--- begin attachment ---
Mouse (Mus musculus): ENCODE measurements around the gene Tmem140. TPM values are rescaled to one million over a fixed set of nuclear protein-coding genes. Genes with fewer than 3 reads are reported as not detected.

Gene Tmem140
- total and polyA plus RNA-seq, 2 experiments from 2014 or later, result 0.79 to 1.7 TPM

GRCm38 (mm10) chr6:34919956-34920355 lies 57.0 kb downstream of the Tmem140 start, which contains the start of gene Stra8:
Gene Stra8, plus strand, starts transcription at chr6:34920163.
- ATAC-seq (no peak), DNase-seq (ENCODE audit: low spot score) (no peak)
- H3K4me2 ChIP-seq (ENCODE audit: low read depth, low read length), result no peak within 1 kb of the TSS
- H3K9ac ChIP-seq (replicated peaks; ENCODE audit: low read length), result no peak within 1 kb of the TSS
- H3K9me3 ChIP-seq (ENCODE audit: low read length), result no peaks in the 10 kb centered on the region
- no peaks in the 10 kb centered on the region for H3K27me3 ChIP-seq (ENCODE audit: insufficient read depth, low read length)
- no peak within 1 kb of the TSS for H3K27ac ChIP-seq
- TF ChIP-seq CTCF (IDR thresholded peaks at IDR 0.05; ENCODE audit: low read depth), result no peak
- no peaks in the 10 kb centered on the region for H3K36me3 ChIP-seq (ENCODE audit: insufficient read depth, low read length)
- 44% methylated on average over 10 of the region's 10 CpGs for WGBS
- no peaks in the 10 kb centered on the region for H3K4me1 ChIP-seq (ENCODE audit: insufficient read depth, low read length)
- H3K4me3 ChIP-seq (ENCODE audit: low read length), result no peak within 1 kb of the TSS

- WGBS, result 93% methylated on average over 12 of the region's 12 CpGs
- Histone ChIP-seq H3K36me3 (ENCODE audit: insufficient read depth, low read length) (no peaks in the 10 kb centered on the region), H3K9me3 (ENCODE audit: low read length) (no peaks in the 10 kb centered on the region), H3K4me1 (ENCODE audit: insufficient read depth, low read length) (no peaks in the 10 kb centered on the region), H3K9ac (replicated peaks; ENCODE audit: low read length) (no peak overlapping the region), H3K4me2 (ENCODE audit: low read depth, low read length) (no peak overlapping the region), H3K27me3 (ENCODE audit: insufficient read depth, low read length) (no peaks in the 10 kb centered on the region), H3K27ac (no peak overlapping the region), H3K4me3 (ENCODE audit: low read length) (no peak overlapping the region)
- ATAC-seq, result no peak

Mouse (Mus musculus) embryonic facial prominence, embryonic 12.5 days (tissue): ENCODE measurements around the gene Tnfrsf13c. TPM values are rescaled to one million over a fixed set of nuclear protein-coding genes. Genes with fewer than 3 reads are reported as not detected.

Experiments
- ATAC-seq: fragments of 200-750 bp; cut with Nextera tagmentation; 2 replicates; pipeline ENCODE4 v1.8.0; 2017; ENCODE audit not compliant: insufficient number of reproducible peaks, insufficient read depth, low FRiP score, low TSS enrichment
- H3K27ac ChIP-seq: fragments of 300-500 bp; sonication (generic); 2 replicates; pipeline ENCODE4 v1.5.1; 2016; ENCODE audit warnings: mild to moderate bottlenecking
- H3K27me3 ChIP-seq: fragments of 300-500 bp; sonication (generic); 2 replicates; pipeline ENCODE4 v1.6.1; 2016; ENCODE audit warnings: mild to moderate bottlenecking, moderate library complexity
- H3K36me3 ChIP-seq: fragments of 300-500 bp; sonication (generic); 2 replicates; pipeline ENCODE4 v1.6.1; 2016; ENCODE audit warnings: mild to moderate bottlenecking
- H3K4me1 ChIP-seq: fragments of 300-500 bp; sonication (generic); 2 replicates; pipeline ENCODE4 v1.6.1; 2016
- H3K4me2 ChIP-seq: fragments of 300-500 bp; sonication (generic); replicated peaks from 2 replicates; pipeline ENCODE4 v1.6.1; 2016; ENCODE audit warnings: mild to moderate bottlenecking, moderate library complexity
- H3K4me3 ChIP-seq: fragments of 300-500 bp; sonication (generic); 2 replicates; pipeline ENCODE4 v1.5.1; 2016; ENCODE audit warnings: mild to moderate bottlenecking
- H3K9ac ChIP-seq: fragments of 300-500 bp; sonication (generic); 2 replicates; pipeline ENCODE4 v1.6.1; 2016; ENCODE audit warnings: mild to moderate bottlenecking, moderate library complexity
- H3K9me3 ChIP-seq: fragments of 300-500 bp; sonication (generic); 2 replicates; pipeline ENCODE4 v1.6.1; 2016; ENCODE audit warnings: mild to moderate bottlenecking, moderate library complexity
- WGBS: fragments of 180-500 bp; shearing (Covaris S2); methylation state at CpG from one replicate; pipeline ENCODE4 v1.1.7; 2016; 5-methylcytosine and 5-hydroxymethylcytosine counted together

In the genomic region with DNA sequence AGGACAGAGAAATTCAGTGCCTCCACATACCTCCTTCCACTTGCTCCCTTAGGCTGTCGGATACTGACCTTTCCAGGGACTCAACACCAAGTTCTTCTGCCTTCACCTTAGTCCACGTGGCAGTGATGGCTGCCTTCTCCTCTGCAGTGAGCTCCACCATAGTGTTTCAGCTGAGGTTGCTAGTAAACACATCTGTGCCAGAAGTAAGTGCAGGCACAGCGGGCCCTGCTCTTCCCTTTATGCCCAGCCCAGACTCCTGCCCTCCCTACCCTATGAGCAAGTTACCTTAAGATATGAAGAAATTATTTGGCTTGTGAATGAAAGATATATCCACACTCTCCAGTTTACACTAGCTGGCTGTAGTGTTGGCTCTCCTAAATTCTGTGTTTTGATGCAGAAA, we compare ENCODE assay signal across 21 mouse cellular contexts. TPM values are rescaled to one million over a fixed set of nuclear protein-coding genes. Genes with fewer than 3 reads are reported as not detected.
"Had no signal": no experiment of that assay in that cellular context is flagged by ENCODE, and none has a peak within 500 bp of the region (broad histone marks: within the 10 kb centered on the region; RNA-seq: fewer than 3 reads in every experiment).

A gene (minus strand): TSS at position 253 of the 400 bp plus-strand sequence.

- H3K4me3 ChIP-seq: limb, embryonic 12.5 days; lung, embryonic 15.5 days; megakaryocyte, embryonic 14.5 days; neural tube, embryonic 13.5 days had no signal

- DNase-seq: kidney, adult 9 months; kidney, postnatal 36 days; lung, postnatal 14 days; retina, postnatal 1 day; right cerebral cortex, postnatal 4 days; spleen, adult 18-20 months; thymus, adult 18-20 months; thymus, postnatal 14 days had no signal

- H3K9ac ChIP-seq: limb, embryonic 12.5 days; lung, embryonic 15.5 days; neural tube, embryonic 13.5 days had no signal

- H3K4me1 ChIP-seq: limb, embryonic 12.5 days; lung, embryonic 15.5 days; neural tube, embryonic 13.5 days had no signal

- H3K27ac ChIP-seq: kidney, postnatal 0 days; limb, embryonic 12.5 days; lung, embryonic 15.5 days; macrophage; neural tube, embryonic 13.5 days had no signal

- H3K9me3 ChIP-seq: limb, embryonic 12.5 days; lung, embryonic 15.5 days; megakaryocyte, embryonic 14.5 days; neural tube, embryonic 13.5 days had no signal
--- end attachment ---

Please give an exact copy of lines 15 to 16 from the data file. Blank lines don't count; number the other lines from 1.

- no peaks in the 10 kb centered on the region for H3K4me1 ChIP-seq (ENCODE audit: insufficient read depth, low read length)
- H3K4me3 ChIP-seq (ENCODE audit: low read length), result no peak within 1 kb of the TSS